The members of X are in a slightly higher economic class than the members of Black Flag who live in absolute squalor.  Their frontman gives us a brief tour of their extremely confined quarters where they also rehearse.  They live in an abandoned church that charges only $16 a month for room rentals, a bargain basement value for a dump.  Their walls are completely covered in spray paint.  One guy literally sleeps on a shelf closet.  An actual bedroom is the size of a bathroom.  Perhaps out of gallows humour, they have a few nooses dangling from the ceiling.  I wonder how they decorated for Christmas.

There’s an enormous elephant in the room at various points in The Decline Of Western Civilization that goes disappointingly unmentioned by Spheeris or any of her interview subjects.  Black Flag has a revealing song called White Minority.  It sounds like it was written by a Men’s Rights Activist or a Nazi.  It should be pointed out that their lead singer isn’t Henry Rollins.  He hadn’t joined the band just yet.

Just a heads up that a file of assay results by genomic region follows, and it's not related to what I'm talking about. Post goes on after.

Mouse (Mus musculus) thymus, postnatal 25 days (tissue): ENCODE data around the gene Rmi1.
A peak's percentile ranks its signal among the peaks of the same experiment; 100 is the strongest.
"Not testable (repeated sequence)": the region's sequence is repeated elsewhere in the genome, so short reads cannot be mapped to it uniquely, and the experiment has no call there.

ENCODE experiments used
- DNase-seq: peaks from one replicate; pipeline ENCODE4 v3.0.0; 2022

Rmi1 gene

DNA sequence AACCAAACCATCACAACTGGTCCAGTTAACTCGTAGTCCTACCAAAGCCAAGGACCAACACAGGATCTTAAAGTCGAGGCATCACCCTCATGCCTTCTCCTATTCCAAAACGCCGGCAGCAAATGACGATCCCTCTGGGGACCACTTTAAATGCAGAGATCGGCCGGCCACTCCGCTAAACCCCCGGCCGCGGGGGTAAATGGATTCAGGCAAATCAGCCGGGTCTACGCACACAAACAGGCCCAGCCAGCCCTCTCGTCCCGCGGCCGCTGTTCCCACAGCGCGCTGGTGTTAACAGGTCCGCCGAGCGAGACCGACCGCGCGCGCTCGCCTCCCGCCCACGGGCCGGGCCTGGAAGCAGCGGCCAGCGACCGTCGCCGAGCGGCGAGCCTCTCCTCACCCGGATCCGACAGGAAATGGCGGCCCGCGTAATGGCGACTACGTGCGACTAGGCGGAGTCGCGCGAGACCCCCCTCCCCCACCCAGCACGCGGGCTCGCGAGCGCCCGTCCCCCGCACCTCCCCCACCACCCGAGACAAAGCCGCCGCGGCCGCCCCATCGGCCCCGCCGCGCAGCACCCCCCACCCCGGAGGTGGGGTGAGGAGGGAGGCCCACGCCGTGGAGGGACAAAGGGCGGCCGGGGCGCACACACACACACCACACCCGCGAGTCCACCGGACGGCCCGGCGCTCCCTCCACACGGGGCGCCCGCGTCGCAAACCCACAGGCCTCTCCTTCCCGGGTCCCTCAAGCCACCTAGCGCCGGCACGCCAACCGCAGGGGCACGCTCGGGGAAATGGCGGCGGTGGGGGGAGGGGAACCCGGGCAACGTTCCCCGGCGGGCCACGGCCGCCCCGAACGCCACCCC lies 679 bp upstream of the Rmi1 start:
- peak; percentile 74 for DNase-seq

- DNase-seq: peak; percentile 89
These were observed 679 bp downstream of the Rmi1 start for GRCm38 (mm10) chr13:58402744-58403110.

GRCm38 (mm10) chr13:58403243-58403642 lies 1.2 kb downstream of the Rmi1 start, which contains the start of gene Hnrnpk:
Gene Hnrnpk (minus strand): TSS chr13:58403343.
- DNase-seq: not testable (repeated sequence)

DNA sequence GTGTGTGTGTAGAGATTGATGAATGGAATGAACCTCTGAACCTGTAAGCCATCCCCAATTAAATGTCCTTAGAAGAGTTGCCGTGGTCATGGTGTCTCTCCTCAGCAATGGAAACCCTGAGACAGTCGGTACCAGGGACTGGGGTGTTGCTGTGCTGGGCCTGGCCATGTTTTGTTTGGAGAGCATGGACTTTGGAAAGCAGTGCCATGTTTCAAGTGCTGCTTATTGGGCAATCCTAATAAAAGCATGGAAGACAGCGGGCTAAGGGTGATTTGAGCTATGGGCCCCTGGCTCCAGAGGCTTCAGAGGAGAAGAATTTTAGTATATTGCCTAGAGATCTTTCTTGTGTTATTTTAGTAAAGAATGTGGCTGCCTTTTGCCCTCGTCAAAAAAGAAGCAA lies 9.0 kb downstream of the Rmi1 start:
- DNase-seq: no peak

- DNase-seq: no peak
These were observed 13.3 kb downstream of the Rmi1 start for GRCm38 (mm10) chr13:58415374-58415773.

No. The guy who sings it is Ron Reyes, who was born in Puerto Rico.  The sentiments of the track just linger uncomfortably without any follow-up conversation.

Then there’s all the Nazi symbolism.  Someone draws a swastika on Darby Crash’s back.  Meanwhile, he’s wearing an eagle cross necklace.  A fan on crutches has a Nazi armband on his leg cast.

A skinhead fan talks about being chased by “niggers”.  Crash describes a dead Mexican as a “wetback”.  An out there Catholic Discipline track about a guy in love with an actual Barbie doll that he uses as a sexual aide describes a moment where he gets on a bus with it in his pocket and purposefully avoids sitting next to Black passengers.